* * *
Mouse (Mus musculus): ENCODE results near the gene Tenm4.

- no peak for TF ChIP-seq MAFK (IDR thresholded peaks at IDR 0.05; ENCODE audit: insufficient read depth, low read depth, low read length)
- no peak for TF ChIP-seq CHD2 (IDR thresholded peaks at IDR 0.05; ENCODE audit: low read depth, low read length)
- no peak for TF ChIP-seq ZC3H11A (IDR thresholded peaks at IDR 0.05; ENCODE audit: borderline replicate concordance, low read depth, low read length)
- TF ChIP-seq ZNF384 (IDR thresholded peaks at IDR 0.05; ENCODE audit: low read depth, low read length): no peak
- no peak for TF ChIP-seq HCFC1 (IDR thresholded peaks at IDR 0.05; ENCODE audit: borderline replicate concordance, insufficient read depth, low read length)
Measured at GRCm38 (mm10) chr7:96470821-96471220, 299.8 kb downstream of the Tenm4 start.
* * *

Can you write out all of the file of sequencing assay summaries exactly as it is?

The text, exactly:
Mouse (Mus musculus): ENCODE results near the gene Tenm4.

- no peak for TF ChIP-seq MAFK (IDR thresholded peaks at IDR 0.05; ENCODE audit: insufficient read depth, low read depth, low read length)
- no peak for TF ChIP-seq CHD2 (IDR thresholded peaks at IDR 0.05; ENCODE audit: low read depth, low read length)
- no peak for TF ChIP-seq ZC3H11A (IDR thresholded peaks at IDR 0.05; ENCODE audit: borderline replicate concordance, low read depth, low read length)
- TF ChIP-seq ZNF384 (IDR thresholded peaks at IDR 0.05; ENCODE audit: low read depth, low read length): no peak
- no peak for TF ChIP-seq HCFC1 (IDR thresholded peaks at IDR 0.05; ENCODE audit: borderline replicate concordance, insufficient read depth, low read length)
Measured at GRCm38 (mm10) chr7:96470821-96471220, 299.8 kb downstream of the Tenm4 start.